Larry Elliott tells us that it was only the mill owners who benefited from King Cotton:
There is nothing surprising about the hollowing-out characteristics of markets because, left to their own devices, they work in uncompromising ways. Nor is there anything new at work because just as the rewards from the cotton mills in the early 19th century went to the factory owners, so the fruits from the platform technologies go to those running the mega-businesses of Silicon Valley.
Larry Elliott is wrong on this. As Brad Delong points out:
Moreover, there is another very important group who benefited mightily from North American slavery: consumers of machine-made cotton textiles, from peasants in Belgium able for the first time to buy a rug to London carters to Midwestern pioneers who found basic clothing the only cheap part of equipping a covered wagon. Slave-grown cotton could be produced cheaply, yes, but the cotton-growers did not collude and so sold their cotton at prices that incorporated only a normal rate of profit. Cotton could be spun and woven by machines at amazingly low prices, yes, but British factories did not collude and sold their garments at prices that incorporated only a normal rate of profit.
As has been pointed out, capitalism didn’t gain QE I her pair of stockings but those Satanic mills did gain the factory girl her choice of pairs.
So too the analysis of who gains from Big Tech these days.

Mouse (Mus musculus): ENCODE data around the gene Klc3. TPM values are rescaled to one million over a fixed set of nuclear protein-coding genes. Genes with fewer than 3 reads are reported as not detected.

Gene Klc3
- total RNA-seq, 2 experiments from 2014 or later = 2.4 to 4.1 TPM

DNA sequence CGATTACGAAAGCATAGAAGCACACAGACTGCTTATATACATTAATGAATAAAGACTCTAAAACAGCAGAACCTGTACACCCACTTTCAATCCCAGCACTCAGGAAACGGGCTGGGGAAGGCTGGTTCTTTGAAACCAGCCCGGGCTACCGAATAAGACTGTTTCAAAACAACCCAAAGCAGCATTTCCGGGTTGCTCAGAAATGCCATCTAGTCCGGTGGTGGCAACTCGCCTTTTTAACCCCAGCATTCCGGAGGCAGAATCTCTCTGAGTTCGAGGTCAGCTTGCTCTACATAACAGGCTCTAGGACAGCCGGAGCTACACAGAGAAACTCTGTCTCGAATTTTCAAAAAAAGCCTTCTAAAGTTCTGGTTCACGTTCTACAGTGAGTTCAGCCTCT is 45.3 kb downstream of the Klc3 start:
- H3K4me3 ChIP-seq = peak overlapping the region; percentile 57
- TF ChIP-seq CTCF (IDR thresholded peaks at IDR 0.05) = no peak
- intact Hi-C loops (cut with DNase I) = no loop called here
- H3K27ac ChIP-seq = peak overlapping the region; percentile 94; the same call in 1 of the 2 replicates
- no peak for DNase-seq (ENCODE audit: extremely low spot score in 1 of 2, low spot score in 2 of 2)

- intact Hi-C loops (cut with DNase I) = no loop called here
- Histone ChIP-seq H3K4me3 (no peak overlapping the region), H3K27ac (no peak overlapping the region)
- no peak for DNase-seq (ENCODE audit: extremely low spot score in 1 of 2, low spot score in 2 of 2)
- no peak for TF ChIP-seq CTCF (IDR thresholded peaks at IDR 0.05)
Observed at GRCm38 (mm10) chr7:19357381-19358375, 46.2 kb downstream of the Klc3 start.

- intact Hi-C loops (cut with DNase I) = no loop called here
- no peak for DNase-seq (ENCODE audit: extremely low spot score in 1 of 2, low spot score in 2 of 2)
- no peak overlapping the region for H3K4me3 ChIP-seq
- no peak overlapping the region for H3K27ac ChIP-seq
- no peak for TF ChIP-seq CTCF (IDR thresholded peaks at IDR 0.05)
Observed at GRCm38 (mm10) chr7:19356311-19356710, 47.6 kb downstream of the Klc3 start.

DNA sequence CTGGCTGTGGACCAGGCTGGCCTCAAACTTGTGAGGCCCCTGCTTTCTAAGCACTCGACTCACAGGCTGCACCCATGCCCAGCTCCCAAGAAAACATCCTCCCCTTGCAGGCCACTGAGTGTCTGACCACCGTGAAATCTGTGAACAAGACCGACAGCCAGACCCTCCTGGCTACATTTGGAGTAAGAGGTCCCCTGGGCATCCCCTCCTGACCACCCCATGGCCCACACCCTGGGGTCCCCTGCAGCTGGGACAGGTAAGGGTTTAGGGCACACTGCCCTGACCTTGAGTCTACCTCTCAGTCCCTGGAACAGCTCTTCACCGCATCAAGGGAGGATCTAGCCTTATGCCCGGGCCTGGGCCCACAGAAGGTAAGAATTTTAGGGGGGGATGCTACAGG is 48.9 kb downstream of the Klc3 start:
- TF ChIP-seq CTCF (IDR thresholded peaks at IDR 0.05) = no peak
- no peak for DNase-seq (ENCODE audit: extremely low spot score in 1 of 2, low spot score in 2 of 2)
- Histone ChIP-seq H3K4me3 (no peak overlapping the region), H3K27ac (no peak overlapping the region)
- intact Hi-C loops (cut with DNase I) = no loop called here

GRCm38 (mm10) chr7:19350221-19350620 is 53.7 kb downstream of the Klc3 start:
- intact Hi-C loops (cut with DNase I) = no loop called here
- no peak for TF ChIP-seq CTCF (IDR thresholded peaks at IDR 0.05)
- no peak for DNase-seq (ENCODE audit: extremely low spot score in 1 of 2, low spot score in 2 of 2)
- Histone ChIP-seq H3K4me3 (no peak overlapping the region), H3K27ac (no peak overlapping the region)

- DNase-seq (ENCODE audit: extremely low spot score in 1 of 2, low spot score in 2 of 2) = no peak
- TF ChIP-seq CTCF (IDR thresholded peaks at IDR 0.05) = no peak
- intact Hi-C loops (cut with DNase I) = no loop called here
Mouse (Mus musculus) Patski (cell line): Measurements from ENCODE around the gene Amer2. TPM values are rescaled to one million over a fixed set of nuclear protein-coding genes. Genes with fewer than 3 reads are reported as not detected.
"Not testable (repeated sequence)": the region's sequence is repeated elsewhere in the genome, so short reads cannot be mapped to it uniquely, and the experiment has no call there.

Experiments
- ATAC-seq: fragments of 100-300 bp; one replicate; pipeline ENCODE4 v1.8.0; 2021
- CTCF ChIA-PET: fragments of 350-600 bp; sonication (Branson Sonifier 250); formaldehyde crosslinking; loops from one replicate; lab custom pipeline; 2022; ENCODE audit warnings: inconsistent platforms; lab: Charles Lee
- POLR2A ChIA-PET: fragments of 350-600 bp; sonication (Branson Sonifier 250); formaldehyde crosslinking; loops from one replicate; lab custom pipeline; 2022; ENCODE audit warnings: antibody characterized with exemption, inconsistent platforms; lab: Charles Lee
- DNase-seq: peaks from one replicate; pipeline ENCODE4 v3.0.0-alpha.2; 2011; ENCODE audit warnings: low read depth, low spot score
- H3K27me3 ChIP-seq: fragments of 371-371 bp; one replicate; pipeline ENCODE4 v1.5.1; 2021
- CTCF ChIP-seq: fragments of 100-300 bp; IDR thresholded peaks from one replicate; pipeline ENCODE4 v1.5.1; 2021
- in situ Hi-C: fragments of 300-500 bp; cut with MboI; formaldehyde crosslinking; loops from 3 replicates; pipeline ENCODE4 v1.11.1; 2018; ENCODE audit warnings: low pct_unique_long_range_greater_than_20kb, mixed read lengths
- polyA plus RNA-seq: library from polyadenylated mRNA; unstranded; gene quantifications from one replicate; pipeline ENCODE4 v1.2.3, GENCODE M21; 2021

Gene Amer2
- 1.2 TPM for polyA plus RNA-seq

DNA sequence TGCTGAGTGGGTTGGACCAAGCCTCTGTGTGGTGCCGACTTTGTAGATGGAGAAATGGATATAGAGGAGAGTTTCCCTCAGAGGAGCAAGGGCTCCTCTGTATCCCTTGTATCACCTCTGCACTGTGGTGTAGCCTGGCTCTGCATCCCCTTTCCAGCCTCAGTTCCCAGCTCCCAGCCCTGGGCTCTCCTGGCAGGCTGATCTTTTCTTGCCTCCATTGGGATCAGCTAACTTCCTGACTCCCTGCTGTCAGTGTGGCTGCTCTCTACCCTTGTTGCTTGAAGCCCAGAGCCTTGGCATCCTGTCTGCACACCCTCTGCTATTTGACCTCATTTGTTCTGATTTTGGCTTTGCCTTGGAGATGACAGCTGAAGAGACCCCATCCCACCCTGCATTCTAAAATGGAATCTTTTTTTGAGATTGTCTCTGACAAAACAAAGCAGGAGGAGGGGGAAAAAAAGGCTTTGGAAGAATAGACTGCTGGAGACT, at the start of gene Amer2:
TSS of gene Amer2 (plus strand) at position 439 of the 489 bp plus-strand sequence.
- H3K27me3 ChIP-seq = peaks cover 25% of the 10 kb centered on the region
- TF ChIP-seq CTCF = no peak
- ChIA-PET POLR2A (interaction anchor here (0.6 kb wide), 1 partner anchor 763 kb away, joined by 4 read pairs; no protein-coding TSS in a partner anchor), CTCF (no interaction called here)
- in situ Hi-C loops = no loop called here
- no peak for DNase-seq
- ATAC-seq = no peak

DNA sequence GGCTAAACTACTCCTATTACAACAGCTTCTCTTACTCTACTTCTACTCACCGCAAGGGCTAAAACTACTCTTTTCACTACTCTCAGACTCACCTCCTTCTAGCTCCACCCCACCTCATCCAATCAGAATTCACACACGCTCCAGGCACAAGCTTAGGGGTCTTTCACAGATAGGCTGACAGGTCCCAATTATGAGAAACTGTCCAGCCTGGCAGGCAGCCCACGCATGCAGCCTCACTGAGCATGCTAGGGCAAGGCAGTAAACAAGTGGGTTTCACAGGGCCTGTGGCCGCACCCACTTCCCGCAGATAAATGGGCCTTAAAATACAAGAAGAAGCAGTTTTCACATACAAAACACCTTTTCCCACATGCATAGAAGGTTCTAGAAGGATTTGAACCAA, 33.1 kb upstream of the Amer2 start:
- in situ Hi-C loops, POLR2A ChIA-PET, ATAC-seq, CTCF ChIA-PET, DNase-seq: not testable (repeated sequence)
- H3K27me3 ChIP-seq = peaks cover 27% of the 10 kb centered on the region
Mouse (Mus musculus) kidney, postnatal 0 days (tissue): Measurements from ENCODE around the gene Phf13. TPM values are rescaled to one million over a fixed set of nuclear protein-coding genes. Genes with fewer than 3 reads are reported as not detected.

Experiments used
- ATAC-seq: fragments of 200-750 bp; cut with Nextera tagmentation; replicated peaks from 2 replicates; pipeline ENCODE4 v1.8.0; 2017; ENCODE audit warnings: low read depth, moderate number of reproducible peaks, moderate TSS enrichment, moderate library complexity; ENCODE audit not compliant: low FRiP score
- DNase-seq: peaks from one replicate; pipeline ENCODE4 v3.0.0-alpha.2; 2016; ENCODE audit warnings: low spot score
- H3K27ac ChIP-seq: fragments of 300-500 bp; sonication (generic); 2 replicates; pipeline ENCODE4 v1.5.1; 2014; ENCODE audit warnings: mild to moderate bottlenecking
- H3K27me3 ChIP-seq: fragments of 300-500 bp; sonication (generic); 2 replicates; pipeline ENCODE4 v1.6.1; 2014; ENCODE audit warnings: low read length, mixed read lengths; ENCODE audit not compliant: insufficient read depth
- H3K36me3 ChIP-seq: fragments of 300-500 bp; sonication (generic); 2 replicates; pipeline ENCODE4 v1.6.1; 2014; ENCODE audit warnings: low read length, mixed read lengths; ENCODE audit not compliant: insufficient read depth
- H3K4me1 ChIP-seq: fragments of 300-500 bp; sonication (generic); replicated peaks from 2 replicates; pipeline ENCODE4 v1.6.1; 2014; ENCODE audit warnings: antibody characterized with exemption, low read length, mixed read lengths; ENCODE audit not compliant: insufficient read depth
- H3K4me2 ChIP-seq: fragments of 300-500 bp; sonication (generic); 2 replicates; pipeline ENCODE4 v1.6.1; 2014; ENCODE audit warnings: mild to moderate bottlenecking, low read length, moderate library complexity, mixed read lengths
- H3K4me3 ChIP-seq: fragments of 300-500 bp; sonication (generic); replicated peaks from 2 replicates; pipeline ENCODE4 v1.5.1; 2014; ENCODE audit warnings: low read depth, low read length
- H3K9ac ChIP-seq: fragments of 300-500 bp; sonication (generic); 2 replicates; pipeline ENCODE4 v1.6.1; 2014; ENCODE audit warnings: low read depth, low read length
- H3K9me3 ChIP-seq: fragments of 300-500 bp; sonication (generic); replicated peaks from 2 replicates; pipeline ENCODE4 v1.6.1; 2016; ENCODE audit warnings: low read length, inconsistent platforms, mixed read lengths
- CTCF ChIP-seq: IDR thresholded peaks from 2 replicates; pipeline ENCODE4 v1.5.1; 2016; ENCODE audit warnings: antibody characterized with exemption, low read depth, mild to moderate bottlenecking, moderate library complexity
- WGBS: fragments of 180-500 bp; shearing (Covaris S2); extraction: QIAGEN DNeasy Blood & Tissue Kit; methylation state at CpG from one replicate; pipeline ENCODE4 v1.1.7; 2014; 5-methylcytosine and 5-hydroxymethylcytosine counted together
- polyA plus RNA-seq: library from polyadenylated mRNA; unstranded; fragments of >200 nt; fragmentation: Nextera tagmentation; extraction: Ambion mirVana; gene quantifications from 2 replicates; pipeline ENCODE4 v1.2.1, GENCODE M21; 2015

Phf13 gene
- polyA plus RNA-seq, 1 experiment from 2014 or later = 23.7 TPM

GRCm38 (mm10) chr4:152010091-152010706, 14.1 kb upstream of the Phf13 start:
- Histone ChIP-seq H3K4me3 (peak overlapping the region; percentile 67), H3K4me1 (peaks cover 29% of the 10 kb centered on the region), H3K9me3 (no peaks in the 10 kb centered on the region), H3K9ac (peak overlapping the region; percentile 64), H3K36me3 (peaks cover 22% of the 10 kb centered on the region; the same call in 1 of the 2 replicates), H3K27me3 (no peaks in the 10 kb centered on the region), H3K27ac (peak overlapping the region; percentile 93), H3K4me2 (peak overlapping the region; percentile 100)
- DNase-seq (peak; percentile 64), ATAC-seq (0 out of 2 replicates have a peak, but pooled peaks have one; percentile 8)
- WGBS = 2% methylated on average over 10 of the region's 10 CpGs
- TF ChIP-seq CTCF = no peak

As in previous industrial revolutions, the automation process substitutes capital for labour and that means greater efficiency and faster growth. But the gains from higher productivity will go to the owners of capital unless workers are strong enough to resist. In recent years that has not been the case, which is why average earnings have decoupled from per capita growth rates.
It’s entirely nothing to do with the workers resisting. It’s about competition and the consumer surplus, as William Nordhaus has pointed out. Near all of the benefit, well above 90%, flows to consumers. The only reason that we say average earnings have decoupled is because we’re not measuring that benefit.
As we’ve pointed out before, for several years - between the dropping of the $1 a year charge and before it carried advertising - WhatsApp was recorded in our economic statistics as being a fall in productivity and a net loss in GDP. This from something which gained some 1 billion people some or all of their telecoms needs for free.
Getting this basic analysis right is important. Even if the essential point - the capitalists taking all the gains - is true understanding the above also tells us the solution - more competition, more free trade to provide it. So that, as last time around, it is consumers who benefit.